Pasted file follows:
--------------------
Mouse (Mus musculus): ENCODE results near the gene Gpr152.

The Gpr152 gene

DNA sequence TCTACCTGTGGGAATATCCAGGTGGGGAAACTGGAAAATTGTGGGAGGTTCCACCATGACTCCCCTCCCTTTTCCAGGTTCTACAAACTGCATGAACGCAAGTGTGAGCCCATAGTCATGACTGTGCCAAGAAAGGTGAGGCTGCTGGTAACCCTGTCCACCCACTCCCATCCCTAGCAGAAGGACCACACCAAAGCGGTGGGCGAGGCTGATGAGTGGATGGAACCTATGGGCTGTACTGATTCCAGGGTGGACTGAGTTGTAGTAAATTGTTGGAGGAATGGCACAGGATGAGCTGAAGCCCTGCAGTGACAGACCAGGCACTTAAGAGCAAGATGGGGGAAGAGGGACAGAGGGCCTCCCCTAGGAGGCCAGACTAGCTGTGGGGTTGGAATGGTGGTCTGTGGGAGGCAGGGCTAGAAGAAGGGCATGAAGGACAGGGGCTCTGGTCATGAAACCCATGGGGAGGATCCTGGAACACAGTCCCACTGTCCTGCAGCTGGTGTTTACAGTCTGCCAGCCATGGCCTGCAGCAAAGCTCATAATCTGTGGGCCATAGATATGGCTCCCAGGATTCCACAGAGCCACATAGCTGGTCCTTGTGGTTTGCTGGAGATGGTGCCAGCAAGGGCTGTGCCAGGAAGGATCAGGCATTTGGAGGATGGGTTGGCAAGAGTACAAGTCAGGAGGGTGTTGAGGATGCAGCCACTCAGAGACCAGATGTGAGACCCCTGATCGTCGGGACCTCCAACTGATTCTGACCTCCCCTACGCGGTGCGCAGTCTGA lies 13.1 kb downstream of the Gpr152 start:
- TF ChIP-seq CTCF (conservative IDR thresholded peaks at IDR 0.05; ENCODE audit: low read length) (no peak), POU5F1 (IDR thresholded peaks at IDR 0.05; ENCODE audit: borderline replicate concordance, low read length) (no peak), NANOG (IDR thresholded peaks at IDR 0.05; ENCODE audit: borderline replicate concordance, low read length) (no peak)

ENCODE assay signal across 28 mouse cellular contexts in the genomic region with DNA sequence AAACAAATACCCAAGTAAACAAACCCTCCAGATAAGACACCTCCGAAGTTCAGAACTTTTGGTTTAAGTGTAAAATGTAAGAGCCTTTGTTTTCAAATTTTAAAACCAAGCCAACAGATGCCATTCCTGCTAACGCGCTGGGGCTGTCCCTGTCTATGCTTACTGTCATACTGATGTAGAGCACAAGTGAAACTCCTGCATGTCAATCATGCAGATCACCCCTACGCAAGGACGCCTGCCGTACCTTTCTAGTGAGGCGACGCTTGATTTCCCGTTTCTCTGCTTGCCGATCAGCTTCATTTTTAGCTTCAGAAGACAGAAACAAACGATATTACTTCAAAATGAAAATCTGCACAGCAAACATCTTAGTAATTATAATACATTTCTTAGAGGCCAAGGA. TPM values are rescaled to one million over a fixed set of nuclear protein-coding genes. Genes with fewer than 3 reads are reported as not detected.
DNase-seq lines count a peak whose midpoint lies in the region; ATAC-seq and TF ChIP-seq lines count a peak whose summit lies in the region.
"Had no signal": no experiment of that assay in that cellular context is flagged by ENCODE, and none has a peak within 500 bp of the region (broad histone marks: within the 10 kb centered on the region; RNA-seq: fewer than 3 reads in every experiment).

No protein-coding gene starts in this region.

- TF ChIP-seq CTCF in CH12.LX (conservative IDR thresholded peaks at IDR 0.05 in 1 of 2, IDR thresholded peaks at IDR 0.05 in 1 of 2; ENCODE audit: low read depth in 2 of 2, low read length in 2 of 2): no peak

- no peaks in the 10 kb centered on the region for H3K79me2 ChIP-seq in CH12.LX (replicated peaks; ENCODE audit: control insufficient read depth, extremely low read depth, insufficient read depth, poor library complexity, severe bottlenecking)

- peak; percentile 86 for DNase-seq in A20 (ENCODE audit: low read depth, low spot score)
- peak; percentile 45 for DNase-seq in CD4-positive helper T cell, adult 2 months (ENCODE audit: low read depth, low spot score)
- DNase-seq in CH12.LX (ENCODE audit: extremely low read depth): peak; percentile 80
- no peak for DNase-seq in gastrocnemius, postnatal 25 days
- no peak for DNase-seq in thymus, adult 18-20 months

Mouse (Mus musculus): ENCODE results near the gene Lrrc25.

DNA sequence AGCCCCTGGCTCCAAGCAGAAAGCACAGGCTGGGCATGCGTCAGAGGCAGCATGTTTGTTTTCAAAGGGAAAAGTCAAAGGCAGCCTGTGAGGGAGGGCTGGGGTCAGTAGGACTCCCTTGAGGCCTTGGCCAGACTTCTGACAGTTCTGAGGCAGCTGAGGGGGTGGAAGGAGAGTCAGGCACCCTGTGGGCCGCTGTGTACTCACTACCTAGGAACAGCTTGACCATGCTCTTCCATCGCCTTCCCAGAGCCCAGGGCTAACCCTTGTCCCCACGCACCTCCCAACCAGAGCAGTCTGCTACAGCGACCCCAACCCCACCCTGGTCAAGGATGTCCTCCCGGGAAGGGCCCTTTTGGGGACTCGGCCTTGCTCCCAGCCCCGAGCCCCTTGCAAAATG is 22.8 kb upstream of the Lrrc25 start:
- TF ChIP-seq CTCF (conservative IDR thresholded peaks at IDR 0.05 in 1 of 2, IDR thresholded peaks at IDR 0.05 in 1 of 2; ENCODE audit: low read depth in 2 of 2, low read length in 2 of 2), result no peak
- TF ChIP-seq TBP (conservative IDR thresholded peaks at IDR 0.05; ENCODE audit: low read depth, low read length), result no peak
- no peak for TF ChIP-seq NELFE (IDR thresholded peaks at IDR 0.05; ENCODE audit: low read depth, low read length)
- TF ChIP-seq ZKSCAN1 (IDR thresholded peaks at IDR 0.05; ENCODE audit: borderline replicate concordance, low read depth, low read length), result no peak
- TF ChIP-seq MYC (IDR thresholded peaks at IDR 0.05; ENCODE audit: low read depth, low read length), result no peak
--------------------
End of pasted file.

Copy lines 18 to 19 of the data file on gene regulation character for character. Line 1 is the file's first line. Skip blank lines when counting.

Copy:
- TF ChIP-seq CTCF (conservative IDR thresholded peaks at IDR 0.05 in 1 of 2, IDR thresholded peaks at IDR 0.05 in 1 of 2; ENCODE audit: low read depth in 2 of 2, low read length in 2 of 2), result no peak
- TF ChIP-seq TBP (conservative IDR thresholded peaks at IDR 0.05; ENCODE audit: low read depth, low read length), result no peak